As can be appreciated by those of ordinary skill in the art, although the foregoing description assumes two rectangles as an example, it is of course possible to perform the above labeling process on a binary image including an arbitrary number of rectangles, performing the rectangle detection process for each label.
As described above, according to the third embodiment, it is possible to eliminate the effect of noise and detect a rectangular image with higher precision by performing the ideal labeling process to the binary image.
Hereafter, a fourth embodiment of the present invention is described. The system configuration of the fourth embodiment is the same as that of the above-mentioned first embodiment, and so a description thereof is omitted.
According to the above-mentioned third embodiment, when searching for the black block in the binary image, the entire binary image is divided into the blocks and then it is checked whether or not all the pixels inside each block are black pixels. However, there are also other methods that can be used as the black block search method. For instance, in the fourth embodiment, a method of successively changing the upper left coordinates of the blocks in the binary image is described. Although this method increases the calculation load, it improves performance of detecting the black blocks.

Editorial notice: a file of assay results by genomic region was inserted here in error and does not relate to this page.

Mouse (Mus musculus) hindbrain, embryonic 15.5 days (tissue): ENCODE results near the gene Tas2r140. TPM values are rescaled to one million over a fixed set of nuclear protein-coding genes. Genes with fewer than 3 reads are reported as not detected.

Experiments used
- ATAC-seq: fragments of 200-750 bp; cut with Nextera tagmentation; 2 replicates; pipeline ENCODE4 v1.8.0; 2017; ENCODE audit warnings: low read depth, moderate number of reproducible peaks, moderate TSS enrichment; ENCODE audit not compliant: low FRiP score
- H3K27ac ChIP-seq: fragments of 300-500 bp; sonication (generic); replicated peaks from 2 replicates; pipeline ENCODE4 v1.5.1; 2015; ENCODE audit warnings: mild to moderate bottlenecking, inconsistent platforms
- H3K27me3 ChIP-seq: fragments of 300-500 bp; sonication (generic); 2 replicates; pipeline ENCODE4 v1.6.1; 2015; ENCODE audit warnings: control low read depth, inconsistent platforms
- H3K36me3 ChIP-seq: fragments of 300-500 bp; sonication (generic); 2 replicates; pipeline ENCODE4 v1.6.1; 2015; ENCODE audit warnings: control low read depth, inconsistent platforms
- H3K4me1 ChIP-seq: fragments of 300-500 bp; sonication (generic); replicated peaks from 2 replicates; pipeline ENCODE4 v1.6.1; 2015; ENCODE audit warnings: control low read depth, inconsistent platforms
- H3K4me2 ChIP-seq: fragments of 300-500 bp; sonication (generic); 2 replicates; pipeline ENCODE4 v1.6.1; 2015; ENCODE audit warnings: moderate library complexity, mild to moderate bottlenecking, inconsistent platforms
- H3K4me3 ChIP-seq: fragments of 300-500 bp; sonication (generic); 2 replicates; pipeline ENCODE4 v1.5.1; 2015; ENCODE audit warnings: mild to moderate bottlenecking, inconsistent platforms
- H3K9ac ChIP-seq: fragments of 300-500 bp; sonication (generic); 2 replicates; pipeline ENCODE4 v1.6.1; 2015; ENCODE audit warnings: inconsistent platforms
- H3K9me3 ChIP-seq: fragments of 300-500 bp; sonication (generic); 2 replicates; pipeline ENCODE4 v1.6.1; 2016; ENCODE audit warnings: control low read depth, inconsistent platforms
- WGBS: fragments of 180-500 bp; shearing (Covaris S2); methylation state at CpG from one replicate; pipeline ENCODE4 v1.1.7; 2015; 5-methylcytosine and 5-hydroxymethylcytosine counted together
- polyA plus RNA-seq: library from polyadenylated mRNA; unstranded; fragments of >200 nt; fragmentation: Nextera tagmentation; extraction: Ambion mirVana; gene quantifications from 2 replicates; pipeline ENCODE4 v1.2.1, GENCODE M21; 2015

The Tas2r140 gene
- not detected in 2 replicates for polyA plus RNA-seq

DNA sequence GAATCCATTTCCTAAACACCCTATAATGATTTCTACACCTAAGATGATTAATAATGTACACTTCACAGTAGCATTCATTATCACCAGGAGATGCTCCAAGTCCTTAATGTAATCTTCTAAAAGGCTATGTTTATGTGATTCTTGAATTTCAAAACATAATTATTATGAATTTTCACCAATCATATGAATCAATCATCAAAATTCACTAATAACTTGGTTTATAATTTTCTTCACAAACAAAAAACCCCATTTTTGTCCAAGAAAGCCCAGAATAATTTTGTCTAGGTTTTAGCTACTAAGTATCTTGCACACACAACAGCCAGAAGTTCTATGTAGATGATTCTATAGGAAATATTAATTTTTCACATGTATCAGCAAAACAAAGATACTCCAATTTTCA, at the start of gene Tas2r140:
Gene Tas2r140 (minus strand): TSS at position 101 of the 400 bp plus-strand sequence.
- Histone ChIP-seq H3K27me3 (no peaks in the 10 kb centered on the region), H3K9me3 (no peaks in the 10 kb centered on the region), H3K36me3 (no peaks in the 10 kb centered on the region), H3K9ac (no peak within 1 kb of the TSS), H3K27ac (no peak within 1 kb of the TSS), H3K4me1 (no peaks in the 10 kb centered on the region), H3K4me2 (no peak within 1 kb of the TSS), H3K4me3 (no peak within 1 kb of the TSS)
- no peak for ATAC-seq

First, variables y, x, j and i are initialized with the value 0 in steps S1101 to S1104 respectively. It is determined whether or not buf(x+i, y+j) is 255 indicating the black pixel in a step S1105. If it is 255, the process proceeds to a step S1106. If not, the process proceeds to a step S1110.
The variable i is incremented by just 1 in a step S1106. If i is equal tow indicating the block width in a step S1107, the process proceeds to a step S1108. If different, the process proceeds to the step S1105.
The variable j is incremented just by the value 1 in the step S1108. If j is equal to h indicating the block height in a step S1109, the process terminates, and at this time, the block of w×h pixels of which the upper left starting point is (x, y) is detected as the black block. If j is different from h, the process returns to the step S1104.
In a step SillO, i+1 is added to x. If x is incremented merely by the value 1 here, exactly the same results can ultimately be obtained. However, i+1 is added so as to exclude a wasteful search and speed up the processing.
If x is equal to or larger than W indicating the image width in a step S1111, the process proceeds to a step S1112. If not, the process returns to the step S1103.
In a step S1112, y is incremented by just the value 1. In a step S1113, if y is equal to H, indicating the image height, the process terminates. At this time, it is determined that no black block exists. If y is not equal to H, the process returns to the step S1102.